The Hyena People: Ethiopian Jews in Christian Ethiopia

Portada
University of California Press, 7 de des. 1999 - 168 pàgines
The Jews (Falasha) of northwestern Ethiopia are a unique example of a Jewish group living within an ancient, non-Western, predominantly Christian society. Hagar Salamon presents the first in-depth study of this group, called the "Hyena people" by their non-Jewish neighbors. Based on more than 100 interviews with Ethiopian immigrants now living in Israel, Salamon's book explores the Ethiopia within as seen through the lens of individual memories and expressed through ongoing dialogues. It is an ethnography of the fantasies and fears that divide groups and, in particular, Jews and non-Jews.

Recurring patterns can be seen in Salamon's interviews, which thematically touch on religious disputations, purity and impurity, the concept of blood, slavery and conversion, supernatural powers, and the metaphors of clay vessels, water, and fire.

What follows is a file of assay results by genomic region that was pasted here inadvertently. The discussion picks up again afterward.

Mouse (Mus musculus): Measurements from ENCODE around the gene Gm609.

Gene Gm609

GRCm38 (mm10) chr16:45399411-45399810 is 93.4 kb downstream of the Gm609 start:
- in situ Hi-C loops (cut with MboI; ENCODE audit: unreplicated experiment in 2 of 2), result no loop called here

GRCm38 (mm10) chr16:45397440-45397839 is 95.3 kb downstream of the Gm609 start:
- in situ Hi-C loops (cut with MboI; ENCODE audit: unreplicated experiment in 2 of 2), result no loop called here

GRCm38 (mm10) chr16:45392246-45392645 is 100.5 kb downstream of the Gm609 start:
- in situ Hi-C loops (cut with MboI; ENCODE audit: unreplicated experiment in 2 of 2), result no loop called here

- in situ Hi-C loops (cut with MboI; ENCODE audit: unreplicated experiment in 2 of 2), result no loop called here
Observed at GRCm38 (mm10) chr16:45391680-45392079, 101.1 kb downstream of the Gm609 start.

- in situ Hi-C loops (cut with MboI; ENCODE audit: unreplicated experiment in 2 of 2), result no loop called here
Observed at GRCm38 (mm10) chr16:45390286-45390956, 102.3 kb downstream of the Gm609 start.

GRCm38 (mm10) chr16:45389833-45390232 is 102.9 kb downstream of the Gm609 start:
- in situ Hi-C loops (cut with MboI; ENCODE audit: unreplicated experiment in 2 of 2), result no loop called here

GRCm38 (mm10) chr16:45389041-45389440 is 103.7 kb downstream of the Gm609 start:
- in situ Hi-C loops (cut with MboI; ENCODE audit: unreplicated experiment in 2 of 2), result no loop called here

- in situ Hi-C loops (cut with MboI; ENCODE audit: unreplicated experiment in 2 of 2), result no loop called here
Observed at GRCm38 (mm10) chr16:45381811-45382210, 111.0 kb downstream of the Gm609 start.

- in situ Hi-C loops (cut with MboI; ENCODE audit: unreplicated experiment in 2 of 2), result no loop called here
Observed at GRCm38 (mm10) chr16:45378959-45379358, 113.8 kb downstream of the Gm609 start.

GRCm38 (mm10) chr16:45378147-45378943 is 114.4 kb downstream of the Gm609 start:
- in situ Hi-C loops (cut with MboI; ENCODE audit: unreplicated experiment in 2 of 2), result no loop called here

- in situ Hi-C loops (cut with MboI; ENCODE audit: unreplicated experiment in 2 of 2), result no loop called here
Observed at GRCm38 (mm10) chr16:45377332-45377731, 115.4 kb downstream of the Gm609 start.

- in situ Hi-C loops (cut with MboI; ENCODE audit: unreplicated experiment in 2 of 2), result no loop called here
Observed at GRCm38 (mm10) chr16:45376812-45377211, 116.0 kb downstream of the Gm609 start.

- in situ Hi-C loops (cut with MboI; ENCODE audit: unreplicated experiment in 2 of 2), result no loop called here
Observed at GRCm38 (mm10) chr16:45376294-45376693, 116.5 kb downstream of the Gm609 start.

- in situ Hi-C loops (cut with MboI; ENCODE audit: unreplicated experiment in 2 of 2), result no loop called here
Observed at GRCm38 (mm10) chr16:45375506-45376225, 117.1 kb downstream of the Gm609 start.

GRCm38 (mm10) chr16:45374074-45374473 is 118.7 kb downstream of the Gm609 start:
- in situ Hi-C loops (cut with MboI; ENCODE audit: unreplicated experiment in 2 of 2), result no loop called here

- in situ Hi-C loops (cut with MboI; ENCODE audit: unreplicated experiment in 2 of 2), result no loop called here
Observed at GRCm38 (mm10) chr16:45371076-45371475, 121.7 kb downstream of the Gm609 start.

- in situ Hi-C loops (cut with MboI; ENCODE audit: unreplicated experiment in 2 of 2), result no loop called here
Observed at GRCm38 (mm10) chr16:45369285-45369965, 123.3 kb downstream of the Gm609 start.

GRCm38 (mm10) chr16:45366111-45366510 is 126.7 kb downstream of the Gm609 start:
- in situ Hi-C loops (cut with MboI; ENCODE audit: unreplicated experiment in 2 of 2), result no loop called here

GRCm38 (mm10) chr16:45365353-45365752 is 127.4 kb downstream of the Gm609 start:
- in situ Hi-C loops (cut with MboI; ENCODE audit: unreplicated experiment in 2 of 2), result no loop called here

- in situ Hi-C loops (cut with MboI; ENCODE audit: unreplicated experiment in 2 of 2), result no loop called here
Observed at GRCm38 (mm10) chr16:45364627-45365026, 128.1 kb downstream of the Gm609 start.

The Hyena People helps unravel the complex nature of religious coexistence in Ethiopia and also provides important new tools for analyzing and evaluating inter-religious, interethnic, and especially Jewish-Christian relations in a variety of cultural and historical contexts.
 

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Continguts

Introduction
1
Insults and Ciphers The Vocabulary of Denigration
17
Christian Land Sabbath Milk and the Magic of Fire
25
The Jew as Buda Hyena in Human Form
35
Gift Giving and the Multiple Meanings of Knives and Sheep
41
Christian Help with Jewish Dead Mitigating the Crisis of Impurity
47
Religious Holidays Inclusion and Exclusion
53
The TwiceDisguised Hyena
65
Crucifiers and Idol Makers Judaism and Christianity in the Village Square
83
Our Blood Their Blood Menstruation Slaughter and Eating
97
The Battle of Metaphors Fire and Water versus Clay Vessels
105
Transformations
117
Notes
125
Glossary
139
References
141
Index
151

Flesh and Bones Jewish Masters Jewish Slaves
73

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Sobre l'autor (1999)

Hagar Salamon is a Lecturer in the Department of Jewish and Comparative Folklore at the Hebrew University of Jerusalem.

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